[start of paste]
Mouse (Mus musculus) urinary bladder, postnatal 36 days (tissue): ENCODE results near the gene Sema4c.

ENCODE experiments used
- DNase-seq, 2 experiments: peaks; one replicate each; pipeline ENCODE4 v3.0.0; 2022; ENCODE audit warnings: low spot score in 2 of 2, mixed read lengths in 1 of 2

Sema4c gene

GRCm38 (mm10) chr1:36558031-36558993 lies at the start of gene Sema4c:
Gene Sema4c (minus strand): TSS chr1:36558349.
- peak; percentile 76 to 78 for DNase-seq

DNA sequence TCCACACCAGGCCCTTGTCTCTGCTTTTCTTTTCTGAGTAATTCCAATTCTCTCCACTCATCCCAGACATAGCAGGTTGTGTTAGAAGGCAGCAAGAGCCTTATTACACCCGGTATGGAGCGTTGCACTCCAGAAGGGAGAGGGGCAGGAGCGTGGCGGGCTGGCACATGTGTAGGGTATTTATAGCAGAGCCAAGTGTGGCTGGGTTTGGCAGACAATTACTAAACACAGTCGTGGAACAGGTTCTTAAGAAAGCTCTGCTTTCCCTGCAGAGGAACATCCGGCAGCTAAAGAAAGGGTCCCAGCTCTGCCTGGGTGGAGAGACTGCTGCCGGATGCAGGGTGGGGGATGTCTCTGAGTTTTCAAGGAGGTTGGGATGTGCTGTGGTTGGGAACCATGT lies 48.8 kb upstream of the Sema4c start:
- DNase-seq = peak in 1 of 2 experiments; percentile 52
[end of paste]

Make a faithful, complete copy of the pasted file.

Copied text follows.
Mouse (Mus musculus) urinary bladder, postnatal 36 days (tissue): ENCODE results near the gene Sema4c.

ENCODE experiments used
- DNase-seq, 2 experiments: peaks; one replicate each; pipeline ENCODE4 v3.0.0; 2022; ENCODE audit warnings: low spot score in 2 of 2, mixed read lengths in 1 of 2

Sema4c gene

GRCm38 (mm10) chr1:36558031-36558993 lies at the start of gene Sema4c:
Gene Sema4c (minus strand): TSS chr1:36558349.
- peak; percentile 76 to 78 for DNase-seq

DNA sequence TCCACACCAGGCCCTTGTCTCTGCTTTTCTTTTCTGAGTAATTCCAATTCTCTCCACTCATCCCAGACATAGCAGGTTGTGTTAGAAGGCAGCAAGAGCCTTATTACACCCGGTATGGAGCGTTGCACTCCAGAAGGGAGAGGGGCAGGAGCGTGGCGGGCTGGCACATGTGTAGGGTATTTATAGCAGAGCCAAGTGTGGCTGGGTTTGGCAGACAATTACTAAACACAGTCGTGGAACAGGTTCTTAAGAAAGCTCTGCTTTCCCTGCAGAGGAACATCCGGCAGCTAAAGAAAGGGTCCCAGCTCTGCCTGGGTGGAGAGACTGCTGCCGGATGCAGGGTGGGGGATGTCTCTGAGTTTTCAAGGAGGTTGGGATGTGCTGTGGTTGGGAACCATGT lies 48.8 kb upstream of the Sema4c start:
- DNase-seq = peak in 1 of 2 experiments; percentile 52